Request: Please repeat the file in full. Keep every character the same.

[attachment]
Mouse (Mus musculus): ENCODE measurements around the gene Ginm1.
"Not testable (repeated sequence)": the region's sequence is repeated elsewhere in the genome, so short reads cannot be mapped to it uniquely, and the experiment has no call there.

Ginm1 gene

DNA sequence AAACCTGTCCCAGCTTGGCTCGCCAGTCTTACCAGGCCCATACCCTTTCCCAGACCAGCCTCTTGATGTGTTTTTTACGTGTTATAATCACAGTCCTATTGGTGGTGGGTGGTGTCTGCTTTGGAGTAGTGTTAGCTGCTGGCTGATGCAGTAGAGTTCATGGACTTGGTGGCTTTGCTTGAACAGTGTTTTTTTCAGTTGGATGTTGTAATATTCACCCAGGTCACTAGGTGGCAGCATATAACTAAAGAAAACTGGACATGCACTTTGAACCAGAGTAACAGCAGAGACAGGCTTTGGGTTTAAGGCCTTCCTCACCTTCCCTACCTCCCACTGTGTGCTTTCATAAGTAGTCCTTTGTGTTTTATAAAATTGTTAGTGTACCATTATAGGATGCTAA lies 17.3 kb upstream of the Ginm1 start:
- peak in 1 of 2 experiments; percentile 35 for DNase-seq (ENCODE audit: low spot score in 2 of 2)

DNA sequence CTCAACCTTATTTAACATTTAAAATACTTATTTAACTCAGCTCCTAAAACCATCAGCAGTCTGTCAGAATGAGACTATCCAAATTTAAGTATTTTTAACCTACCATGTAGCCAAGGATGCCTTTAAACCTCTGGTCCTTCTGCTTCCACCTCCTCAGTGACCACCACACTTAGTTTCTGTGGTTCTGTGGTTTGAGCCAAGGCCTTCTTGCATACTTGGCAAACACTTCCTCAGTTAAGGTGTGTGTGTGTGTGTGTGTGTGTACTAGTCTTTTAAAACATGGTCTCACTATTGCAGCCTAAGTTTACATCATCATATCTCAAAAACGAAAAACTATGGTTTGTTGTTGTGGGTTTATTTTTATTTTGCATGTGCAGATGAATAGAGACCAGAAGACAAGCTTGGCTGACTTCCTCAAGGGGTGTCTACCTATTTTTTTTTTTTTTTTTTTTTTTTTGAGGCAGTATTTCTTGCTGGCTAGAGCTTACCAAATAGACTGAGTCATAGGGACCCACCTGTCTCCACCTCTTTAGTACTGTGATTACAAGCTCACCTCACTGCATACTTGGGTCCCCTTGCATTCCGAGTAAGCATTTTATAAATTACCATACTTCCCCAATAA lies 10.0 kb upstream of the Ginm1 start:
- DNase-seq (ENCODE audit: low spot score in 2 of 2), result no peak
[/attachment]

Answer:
Mouse (Mus musculus): ENCODE measurements around the gene Ginm1.
"Not testable (repeated sequence)": the region's sequence is repeated elsewhere in the genome, so short reads cannot be mapped to it uniquely, and the experiment has no call there.

Ginm1 gene

DNA sequence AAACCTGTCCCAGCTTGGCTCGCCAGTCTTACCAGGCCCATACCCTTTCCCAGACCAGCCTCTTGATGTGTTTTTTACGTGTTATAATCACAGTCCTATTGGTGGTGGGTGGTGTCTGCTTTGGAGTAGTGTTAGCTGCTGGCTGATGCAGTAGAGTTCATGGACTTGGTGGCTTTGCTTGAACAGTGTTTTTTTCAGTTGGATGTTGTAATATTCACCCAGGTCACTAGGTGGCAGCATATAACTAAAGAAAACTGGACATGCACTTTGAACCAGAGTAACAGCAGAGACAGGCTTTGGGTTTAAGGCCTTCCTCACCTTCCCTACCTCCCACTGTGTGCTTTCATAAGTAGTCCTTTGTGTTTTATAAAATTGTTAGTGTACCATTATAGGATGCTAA lies 17.3 kb upstream of the Ginm1 start:
- peak in 1 of 2 experiments; percentile 35 for DNase-seq (ENCODE audit: low spot score in 2 of 2)

DNA sequence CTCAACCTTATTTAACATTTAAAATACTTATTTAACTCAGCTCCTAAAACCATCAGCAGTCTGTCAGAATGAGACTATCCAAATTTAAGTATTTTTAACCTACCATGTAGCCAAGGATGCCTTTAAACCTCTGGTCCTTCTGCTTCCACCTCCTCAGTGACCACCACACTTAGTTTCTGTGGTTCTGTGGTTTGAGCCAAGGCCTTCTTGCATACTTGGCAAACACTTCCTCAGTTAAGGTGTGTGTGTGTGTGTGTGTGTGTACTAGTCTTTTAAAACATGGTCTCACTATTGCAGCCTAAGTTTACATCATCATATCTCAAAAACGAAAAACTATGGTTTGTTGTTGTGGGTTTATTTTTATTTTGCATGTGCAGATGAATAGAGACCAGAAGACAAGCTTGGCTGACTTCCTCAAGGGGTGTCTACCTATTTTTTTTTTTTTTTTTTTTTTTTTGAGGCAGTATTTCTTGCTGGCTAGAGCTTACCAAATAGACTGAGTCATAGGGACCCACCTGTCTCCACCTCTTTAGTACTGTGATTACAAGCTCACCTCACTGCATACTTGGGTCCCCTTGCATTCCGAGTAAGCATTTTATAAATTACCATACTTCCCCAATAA lies 10.0 kb upstream of the Ginm1 start:
- DNase-seq (ENCODE audit: low spot score in 2 of 2), result no peak